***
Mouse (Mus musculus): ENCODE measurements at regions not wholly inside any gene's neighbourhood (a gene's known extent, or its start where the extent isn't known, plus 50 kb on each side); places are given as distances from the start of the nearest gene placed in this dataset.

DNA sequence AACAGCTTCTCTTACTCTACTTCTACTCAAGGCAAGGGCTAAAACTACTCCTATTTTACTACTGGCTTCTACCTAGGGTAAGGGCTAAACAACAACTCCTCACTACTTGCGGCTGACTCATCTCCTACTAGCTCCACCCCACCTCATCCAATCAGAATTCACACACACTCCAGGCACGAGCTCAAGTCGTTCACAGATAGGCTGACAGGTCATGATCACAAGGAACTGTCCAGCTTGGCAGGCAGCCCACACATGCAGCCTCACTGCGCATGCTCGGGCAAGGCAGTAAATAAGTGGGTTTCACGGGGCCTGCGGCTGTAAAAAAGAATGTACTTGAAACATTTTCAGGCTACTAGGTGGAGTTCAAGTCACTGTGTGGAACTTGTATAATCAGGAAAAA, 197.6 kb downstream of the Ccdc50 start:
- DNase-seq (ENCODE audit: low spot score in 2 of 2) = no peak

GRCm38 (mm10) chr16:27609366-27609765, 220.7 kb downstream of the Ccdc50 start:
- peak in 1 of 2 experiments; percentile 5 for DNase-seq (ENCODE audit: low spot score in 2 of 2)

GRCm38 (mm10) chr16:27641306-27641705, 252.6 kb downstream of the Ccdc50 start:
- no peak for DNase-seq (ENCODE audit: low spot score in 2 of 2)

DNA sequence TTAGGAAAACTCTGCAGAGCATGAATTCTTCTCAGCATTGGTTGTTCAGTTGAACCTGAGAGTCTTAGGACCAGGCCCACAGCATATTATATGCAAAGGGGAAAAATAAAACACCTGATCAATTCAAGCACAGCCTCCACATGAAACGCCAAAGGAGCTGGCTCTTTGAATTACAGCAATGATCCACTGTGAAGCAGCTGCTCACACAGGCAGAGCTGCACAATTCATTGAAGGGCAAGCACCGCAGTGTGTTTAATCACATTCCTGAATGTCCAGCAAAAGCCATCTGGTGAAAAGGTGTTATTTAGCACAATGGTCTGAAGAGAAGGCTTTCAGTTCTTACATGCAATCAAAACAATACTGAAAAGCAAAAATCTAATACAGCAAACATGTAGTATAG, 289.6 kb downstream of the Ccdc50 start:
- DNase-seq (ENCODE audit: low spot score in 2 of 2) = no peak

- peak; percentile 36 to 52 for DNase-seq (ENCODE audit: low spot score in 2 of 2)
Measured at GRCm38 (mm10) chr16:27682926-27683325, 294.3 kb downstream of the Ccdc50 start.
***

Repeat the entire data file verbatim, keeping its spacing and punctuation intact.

Mouse (Mus musculus): ENCODE measurements at regions not wholly inside any gene's neighbourhood (a gene's known extent, or its start where the extent isn't known, plus 50 kb on each side); places are given as distances from the start of the nearest gene placed in this dataset.

DNA sequence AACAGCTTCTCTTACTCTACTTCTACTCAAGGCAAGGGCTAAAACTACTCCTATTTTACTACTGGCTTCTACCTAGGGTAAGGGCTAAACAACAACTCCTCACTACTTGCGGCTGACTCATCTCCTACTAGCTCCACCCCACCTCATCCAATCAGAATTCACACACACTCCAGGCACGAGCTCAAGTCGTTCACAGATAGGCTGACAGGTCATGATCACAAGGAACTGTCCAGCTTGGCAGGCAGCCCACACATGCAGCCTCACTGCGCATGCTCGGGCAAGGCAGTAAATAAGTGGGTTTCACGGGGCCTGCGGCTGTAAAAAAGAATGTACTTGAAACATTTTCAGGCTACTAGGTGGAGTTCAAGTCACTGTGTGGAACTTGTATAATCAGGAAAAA, 197.6 kb downstream of the Ccdc50 start:
- DNase-seq (ENCODE audit: low spot score in 2 of 2) = no peak

GRCm38 (mm10) chr16:27609366-27609765, 220.7 kb downstream of the Ccdc50 start:
- peak in 1 of 2 experiments; percentile 5 for DNase-seq (ENCODE audit: low spot score in 2 of 2)

GRCm38 (mm10) chr16:27641306-27641705, 252.6 kb downstream of the Ccdc50 start:
- no peak for DNase-seq (ENCODE audit: low spot score in 2 of 2)

DNA sequence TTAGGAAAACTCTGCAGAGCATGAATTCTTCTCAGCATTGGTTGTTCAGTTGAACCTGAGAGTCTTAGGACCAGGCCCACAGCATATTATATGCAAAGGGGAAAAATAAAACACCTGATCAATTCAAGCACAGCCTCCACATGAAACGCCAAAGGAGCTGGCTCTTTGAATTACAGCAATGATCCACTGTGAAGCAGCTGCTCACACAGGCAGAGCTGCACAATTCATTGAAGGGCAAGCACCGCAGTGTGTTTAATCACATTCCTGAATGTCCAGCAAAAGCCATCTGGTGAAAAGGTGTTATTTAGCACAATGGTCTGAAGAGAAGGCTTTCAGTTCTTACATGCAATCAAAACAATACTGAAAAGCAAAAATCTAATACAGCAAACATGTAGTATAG, 289.6 kb downstream of the Ccdc50 start:
- DNase-seq (ENCODE audit: low spot score in 2 of 2) = no peak

- peak; percentile 36 to 52 for DNase-seq (ENCODE audit: low spot score in 2 of 2)
Measured at GRCm38 (mm10) chr16:27682926-27683325, 294.3 kb downstream of the Ccdc50 start.